Ciao From Stephanie Curtis – Adultsmart Sexologist!

I have loved my time working at the Oh Zone stores and helping so many people with their intimate lives.  One of the things I most enjoyed was tapping the keyboards and  hoping to share some useful information with the adultsmart community in my articles and stories.  For now I am off to take on sexology as my full-time profession so the articles will no longer be as frequent and the time I enjoyed meeting everyone face to face in the stores has come to an end.  This here is my final article whilst working in an adult shop.

For all those that have visited me in store, ciao, it has been a pleasure.  For everyone on adultsmart I will still publish the odd article.  But for now, farewell my life, living and love provide you with the best they can!!!!

 

What working at an adult store has taught me:

 

I cannot believe it has been two whole years that I have worked in the Oh Zone Adult Lifestyle Centres! If you had asked me 10 years ago, it certainly wasn’t a job I could have imagined I would be doing yet I am so grateful I took a chance and did something so different. As I prepare to move onto my own work as a Certified Sexologist & Intimacy Coach, I thought I would offer some of the things I will be taking away from this job which will benefit me in so many ways throughout my life

 

Communicating about sex

Talking about anything related to sexuality is such a difficult thing for so many people. We live in such a sex-centric world yet as a culture are challenged by frank, honest discussions around sexuality. Coming into this job, I knew I was a sex positive person yet didn’t realise the challenges I would face opening up to strangers very quickly about such an intimate area of their lives. Working at Oh Zone has given me incredible experience in being able to talk about sex, pleasure and genitals in a very matter of fact way.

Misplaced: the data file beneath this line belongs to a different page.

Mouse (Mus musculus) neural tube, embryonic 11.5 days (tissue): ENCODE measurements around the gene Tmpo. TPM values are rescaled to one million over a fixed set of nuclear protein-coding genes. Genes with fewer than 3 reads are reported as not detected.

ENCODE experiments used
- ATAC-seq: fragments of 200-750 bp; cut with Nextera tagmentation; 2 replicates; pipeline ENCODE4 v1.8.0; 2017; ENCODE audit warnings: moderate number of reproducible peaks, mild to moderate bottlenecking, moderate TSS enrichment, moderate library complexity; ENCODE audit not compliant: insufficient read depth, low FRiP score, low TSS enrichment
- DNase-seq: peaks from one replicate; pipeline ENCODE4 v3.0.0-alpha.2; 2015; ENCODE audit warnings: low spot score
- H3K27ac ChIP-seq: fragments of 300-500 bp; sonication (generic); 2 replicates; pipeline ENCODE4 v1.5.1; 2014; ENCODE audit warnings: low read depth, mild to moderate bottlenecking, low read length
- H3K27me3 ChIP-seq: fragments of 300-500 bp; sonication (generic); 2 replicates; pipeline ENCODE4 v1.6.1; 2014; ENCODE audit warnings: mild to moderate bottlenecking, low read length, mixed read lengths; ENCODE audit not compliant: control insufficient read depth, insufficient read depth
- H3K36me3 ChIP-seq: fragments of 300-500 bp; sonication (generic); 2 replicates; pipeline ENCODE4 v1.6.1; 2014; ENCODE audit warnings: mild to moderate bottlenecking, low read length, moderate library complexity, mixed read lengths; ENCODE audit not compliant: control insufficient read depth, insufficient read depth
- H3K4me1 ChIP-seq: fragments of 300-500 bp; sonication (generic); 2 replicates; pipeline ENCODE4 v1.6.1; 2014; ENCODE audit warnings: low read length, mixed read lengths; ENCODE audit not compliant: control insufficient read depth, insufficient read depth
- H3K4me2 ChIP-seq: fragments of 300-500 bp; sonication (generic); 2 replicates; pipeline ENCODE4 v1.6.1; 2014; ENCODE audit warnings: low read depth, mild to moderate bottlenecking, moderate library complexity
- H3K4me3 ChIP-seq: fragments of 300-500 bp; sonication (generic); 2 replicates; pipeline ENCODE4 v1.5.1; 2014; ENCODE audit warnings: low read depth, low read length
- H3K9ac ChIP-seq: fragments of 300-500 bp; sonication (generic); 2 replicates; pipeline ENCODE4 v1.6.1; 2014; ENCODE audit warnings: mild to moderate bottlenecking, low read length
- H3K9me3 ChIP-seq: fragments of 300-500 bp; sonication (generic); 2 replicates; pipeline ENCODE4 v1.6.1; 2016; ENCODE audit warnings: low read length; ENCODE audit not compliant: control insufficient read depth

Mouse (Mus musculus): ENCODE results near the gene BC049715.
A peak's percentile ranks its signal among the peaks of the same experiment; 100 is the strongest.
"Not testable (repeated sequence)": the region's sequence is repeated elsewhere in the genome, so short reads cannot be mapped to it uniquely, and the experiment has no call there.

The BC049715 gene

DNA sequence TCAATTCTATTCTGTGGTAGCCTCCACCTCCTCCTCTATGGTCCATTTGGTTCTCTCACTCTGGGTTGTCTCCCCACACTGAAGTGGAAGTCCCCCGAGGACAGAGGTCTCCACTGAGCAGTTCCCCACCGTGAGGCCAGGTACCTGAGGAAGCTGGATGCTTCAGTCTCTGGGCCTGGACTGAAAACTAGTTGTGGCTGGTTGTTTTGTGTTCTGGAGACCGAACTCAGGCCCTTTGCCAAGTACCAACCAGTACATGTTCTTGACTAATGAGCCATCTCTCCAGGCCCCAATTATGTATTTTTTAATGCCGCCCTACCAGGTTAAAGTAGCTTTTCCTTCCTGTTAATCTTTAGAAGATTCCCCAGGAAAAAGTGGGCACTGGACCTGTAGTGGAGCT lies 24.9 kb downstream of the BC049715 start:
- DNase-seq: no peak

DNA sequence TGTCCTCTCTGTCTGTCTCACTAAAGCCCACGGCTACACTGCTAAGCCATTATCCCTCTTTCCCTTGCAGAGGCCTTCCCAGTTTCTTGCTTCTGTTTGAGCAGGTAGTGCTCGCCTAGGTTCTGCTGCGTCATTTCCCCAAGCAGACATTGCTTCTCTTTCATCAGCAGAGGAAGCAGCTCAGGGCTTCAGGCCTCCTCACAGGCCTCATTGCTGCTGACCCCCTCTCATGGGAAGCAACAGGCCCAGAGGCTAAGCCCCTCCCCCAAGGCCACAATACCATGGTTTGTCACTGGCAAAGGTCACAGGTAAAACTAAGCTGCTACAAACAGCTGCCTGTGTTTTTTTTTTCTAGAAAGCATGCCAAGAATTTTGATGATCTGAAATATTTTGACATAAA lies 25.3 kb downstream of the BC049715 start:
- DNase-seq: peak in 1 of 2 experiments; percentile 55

Making people comfortable talking about sex

Similar to the above, working at Oh Zone has given me great experience in getting others to open up about sex. I have learnt to take note of body language and other cues to say or do the thing that will make the customer feel at ease opening up to me. I have found that finding comfort within myself puts people at ease as well as outwardly naming the elephant in the room (i.e. the discomfort around talking about sex) which breaks the ice for most people.

 

Communicating boundaries

As with anywhere in life, you will always encounter people that try to cross boundaries. There are some people that make assumptions about me based on the fact that I work in an adult store so I have had to get really clear with what is and isn’t ok. I have been explicitly asked what my personal sexual preferences are and have had countless people overshare about their own sex life which to many people doesn’t sound so bad but you wouldn’t ask the woman working at Harvey Norman what she’s into so why should it be any different for me? I get that few people have a space where they can open up to about sex & in the right context an adult store is just that but I cannot stress CONTEXT enough. I am grateful that 99% of people that have crossed some kind of boundary are apologetic when I communicate that it is not appropriate so it really has been a good lesson in communicating clearly and in a way that doesn’t shame the person because they usually just don’t know.  

 

Knowledge of Sex Toys

For those around me, I am now the official go to person for sex toy knowledge! Prior to working here, I was only aware of the very basic products such as vibrators and cock rings, thinking that sex toys were all about having an orgasm. I now know that there exist so many products out there that can be used by all kinds of people from all walks of life. From penis pumps for post-operative prostate surgery recovery to Kegel trainers to prevent vaginal prolapse, products in an adult store are about so much more than pleasure (There’s plenty of that too, don’t worry!!).

 

Awareness of the extent of sexual shame (and penis shame)

I have met countless people coming into the Oh Zone store and if there’s only thing that is extremely noticeable is how much shame we as a culture carry when it comes to sex. This plays out in so many ways, from young guys laughing and making crude jokes to mask their discomfort to people who won’t even make eye contact with me when entering the store. I also hear way too many jokes about penis size and male sex toys which is a whole other story of shaming!!  I have been in a great position to question some of these reactions at times and unburden people of the shame of sex and visiting an adult store. 

 

Happy Oh Zone Customers

For many people, working in an adult store carries with it a myriad of ideas of what it is all about as well as judgements of the sex industry. I have felt really lucky to have an insight into this work as it really is much deeper and fulfilling than an average retail job. The satisfaction you receive from seeing the effects of people opening up to you about such an intimate area of their lives compares with nothing else for me.

Ask A Sexologist – Dr. Stacy!

Ask Advice